Thursday, 19 March 2015

The Ha'penny Bridge: covering the cliches

Surely the Ha'penny Bridge in the centre of Dublin doesn't pop up all that often in Irish crime fiction - not within the actual text I mean?

Yet the famous footbridge does appear with an intensifying frequency on crime novel covers. Take the following handful...

Benjamin Black's latest Quirke mystery, due in the shops at the end of May 2015
Joe Joyce's "Echobeat"
Ingrid Black's "The Dead"
Andrew Nugent - you'd think might have used the Four Courts instead?
A vintage Jim Lusby with a slightly different slant
I know. It's a local landmark,  a much loved icon, postcard picturesque, but why the same bridge, over and over and over again?

There are plenty of instances of Ha'penny Bridge covers on novels in other genres - a recent example is Shauna Gilligan's Happiness Comes From Nowhere. Short story and poetry collections sometimes use it too.

But why for so many Dublin-based crime novels? And why for books that in many cases don't even mention the bridge in the pages between their covers?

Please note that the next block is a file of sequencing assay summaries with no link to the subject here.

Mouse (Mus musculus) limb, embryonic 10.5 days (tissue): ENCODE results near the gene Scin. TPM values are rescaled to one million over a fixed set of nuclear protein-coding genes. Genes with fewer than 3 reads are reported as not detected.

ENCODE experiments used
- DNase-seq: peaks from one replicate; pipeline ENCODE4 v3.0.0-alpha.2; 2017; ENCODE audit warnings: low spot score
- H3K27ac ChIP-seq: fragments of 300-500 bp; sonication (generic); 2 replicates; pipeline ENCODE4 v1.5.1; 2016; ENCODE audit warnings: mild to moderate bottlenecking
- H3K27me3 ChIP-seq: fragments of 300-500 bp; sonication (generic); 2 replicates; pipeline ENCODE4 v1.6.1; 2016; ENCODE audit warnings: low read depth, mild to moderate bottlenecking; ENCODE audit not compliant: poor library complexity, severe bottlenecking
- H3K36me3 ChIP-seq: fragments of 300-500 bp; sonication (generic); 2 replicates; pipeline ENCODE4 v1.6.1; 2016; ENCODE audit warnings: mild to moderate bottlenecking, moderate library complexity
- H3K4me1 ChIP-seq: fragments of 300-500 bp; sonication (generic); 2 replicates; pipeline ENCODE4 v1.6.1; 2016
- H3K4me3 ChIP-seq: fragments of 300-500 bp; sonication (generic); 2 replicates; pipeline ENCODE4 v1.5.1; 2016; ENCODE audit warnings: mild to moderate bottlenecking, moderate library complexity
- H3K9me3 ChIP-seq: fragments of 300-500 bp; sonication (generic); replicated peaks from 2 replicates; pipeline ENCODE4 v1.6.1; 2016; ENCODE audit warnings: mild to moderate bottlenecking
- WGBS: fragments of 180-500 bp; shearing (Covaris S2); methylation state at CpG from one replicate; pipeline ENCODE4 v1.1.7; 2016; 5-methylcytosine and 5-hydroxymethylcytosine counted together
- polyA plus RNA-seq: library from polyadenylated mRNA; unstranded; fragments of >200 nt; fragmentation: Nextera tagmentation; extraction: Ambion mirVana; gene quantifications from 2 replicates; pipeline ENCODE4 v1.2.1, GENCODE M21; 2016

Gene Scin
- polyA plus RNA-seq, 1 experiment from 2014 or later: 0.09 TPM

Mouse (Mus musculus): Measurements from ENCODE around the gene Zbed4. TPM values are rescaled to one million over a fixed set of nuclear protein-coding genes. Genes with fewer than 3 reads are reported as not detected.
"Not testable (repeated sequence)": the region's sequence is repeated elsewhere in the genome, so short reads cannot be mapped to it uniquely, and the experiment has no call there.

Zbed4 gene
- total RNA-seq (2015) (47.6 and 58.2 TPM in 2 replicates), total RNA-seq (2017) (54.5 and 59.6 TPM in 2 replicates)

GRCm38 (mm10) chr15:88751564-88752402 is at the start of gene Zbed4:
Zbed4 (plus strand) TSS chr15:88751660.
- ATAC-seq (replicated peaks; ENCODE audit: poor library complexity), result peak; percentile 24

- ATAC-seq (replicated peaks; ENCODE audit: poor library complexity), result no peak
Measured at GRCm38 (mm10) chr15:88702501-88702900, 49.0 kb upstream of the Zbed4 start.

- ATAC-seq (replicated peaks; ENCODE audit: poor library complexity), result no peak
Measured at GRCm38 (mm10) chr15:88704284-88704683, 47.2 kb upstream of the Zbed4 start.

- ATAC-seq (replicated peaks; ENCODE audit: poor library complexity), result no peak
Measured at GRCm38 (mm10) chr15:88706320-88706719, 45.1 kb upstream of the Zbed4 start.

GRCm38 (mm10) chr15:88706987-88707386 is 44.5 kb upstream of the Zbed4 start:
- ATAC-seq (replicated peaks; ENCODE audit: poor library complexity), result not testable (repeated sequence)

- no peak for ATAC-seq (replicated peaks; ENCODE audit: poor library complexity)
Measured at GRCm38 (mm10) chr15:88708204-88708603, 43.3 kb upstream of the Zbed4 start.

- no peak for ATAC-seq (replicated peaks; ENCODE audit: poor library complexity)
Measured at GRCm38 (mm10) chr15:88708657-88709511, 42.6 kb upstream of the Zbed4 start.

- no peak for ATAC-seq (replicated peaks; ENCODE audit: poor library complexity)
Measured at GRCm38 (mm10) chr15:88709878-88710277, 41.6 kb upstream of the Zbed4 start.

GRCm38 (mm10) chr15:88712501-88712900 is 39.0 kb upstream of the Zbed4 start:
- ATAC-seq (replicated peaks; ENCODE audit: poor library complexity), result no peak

It's a pity that this bridge, often with a faceless solitary figure walking across it,has evolved into a lazy shorthand for fuzzy ideas such as "Dublin", "rare old times", "intrigue" and "sinister".

I, too, love that little bridge. I even set actual scenes on it in my first novel, Another Case in Cowtown. It opens with two young people standing on the bridge with a couple the love locks that have been added to the railings in recent years.

Yes, a crime novel that actually discusses and involves the Ha'penny Bridge at length - how perverse can you get? - though I thought I'd avoid the cliche of bunging it on the cover too.

  • Thanks to Lucy Dalton of Crimeire for all the cover pics.